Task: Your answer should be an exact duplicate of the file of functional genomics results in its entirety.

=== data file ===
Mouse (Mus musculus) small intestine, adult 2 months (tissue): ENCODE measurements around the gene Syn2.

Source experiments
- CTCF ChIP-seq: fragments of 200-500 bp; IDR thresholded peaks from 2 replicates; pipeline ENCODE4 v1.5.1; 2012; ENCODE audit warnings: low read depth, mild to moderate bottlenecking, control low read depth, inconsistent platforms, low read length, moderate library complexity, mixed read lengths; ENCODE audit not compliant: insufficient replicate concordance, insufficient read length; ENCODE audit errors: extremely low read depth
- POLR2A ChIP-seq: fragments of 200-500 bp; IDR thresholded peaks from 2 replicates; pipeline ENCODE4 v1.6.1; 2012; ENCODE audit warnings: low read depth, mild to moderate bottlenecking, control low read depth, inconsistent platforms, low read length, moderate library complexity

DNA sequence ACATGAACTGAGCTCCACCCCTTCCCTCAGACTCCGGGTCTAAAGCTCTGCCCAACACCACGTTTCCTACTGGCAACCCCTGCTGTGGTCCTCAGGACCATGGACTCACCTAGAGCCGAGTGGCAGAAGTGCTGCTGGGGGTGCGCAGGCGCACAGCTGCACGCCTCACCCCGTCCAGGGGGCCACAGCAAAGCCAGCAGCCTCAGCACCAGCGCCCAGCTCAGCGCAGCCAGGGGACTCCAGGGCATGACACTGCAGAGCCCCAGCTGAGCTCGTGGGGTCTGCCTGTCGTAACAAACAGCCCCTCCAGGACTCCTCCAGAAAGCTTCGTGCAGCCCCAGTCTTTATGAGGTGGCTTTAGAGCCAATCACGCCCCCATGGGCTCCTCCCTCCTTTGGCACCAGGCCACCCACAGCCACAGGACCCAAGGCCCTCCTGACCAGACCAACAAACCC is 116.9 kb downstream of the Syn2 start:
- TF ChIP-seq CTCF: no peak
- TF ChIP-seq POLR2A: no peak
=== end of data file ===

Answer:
Mouse (Mus musculus) small intestine, adult 2 months (tissue): ENCODE measurements around the gene Syn2.

Source experiments
- CTCF ChIP-seq: fragments of 200-500 bp; IDR thresholded peaks from 2 replicates; pipeline ENCODE4 v1.5.1; 2012; ENCODE audit warnings: low read depth, mild to moderate bottlenecking, control low read depth, inconsistent platforms, low read length, moderate library complexity, mixed read lengths; ENCODE audit not compliant: insufficient replicate concordance, insufficient read length; ENCODE audit errors: extremely low read depth
- POLR2A ChIP-seq: fragments of 200-500 bp; IDR thresholded peaks from 2 replicates; pipeline ENCODE4 v1.6.1; 2012; ENCODE audit warnings: low read depth, mild to moderate bottlenecking, control low read depth, inconsistent platforms, low read length, moderate library complexity

DNA sequence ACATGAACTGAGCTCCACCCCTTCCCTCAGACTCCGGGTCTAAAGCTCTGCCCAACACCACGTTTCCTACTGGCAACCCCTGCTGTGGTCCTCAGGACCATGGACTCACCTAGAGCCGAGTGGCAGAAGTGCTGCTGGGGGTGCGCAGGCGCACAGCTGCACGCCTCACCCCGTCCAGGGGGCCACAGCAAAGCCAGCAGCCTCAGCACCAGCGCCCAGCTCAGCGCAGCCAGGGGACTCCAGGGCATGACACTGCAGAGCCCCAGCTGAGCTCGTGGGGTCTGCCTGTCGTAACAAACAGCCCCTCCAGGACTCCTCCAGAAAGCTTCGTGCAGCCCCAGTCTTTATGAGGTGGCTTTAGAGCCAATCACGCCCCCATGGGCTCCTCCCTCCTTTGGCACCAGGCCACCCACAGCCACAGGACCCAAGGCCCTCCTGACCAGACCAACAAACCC is 116.9 kb downstream of the Syn2 start:
- TF ChIP-seq CTCF: no peak
- TF ChIP-seq POLR2A: no peak